2014-03-03 10:12:22 PM

gaspode: Facebook and Twitter absolutely will have to comply with it though. They are both based in Cali. Of course it will be laughably ineffective but they will have to do something to appear to comply.


That's an interesting theory but let's consider that if  the Syrian Electronic Army has an account on Twitter; ergo, Twitter maintains the accounts of a known terrorist group...thus...wait for it....

...any stockholder or any one generating revenue for Twitter would be materially supporting a company that provides material support for a terrorist group.

just sayin...
 
2014-03-03 10:12:29 PM
So I can make everyone in the world delete my Saturn wallpaper with the shemale vids folder?
 
2014-03-03 10:15:13 PM
cdn.uproxx.com
 
2014-03-03 10:18:19 PM

SevenizGud: Shall we allow them to delete their embarrassingly bad grades, also?

Because nothing says "successful policy" like indoctrinating our kids into a culture of 'poor decisions have no consequences".


But California.
 
2014-03-03 10:19:34 PM

God-is-a-Taco: super_grass: [img.fark.net image 177x278]

truly epic 4chan meme, bro


You saying it like half of the mee-mees on Fark aren't stolen from Reddit, which was stolen from 4chan, which was stolen from elsewhere.
 
2014-03-03 10:19:41 PM

Warlordtrooper: It seems like more than ever before the a persons minor transgressions from being a dumb kid are following them around for their entire life.


If a kid (or adult) is stupid enough to use their real identity on the internet for anything other than professional matters, they deserve whatever reputation they make for themselves on the internet.

Also, unless there's photos, video, or other solid proof that a particular post or profile is yours, most employers won't take a chance of denying a job or promotion based on something that is just as likely to have been posted by one of the hundred thousand or so other people named "John Smith".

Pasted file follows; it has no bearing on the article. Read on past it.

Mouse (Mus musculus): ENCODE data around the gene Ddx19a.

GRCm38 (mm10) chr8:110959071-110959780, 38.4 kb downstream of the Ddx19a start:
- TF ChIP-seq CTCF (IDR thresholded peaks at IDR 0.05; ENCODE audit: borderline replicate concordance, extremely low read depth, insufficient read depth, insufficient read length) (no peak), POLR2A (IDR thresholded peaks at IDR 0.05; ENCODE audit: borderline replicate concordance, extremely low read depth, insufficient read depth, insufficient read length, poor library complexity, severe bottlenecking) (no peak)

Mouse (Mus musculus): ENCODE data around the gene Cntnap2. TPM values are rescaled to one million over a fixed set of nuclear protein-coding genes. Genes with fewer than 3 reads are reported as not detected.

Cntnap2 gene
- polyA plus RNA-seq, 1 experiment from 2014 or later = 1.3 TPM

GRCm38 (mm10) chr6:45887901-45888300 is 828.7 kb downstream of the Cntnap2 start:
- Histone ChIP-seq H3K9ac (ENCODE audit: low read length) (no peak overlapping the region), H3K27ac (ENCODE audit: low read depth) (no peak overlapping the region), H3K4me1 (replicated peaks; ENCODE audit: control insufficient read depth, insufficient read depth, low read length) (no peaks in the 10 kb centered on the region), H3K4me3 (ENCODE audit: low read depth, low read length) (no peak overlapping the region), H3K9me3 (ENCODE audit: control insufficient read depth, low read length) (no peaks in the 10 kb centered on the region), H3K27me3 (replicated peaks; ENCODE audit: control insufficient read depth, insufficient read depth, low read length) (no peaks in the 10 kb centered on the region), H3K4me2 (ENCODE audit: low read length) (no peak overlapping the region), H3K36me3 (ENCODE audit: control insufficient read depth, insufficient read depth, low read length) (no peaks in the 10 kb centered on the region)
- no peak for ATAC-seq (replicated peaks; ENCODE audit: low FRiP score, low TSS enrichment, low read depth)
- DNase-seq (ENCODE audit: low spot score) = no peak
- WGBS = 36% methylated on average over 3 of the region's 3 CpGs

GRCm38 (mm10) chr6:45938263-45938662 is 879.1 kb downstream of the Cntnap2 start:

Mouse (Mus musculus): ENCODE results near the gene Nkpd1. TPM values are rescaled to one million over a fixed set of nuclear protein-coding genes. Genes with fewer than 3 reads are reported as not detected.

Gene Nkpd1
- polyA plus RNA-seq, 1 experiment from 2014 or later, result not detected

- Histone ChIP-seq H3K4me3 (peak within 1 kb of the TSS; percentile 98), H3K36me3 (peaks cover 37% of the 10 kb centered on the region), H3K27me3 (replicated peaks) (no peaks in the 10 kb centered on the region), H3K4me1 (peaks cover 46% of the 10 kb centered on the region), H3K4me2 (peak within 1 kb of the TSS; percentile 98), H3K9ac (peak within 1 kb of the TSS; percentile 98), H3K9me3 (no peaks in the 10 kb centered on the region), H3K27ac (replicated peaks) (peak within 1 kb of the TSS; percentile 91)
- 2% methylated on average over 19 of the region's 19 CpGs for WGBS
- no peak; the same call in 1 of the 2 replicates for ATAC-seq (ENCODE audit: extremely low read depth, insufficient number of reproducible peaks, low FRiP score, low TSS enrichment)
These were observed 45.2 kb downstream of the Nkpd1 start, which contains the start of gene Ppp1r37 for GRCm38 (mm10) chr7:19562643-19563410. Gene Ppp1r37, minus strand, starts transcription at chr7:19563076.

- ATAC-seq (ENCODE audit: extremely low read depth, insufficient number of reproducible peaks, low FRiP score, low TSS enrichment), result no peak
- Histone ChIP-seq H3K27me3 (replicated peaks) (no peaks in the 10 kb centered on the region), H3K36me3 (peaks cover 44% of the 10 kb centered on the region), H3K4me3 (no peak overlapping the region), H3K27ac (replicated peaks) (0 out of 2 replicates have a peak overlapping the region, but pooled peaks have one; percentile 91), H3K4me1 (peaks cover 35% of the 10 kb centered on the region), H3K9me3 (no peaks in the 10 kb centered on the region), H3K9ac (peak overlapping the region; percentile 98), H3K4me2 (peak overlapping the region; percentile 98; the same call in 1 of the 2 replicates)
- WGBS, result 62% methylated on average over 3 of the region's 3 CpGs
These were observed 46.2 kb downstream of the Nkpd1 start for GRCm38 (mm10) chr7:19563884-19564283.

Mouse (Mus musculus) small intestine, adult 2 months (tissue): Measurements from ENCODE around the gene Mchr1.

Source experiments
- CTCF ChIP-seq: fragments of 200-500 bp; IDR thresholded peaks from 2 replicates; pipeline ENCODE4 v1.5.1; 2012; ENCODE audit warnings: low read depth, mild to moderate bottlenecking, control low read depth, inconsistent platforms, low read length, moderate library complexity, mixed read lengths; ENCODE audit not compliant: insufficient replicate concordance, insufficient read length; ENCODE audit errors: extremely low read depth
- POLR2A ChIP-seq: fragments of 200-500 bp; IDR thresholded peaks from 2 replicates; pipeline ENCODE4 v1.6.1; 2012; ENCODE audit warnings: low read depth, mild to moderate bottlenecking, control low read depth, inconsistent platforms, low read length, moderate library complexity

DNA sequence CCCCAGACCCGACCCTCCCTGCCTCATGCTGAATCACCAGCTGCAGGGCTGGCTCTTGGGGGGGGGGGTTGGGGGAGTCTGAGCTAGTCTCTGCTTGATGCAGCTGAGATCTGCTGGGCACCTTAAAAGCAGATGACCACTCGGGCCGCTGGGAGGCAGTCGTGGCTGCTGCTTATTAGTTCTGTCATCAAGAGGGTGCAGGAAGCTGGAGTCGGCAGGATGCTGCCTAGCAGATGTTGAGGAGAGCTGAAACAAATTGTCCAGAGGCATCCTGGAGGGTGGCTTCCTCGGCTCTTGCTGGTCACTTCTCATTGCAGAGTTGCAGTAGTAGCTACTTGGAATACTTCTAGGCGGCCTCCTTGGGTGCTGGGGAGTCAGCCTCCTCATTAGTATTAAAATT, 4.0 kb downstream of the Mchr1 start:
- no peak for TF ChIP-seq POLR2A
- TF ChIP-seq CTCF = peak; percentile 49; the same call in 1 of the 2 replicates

2014-03-03 10:20:14 PM

Warlordtrooper: SevenizGud: Shall we allow them to delete their embarrassingly bad grades, also?

Because nothing says "successful policy" like indoctrinating our kids into a culture of 'poor decisions have no consequences".

Not that I agree with this law at all but its a reactionary law stemming from a real social problem.  Just because actions have consequences doesn't mean those consequences should be of a nuclear proportion.  It seems like more than ever before the a persons minor transgressions from being a dumb kid are following them around for their entire life.  Yes actions should have consequences but the consequences should be proportional to the action.


Here's another plan.  Teach kids that actions have consequences when they are young.  Stop wrapping them in bubble wrap every day of their lives and let them scrape their knees and break the occasional bone.  Casts and stitches make you think about where you went wrong.

Let them know long before they are old enough to take a picture(or let someone else take a picture) of them shoving a popsicle in their cooter and it ends up on the internet.
 
2014-03-03 10:20:54 PM

Fano: Warlordtrooper: SevenizGud: Shall we allow them to delete their embarrassingly bad grades, also?

Because nothing says "successful policy" like indoctrinating our kids into a culture of 'poor decisions have no consequences".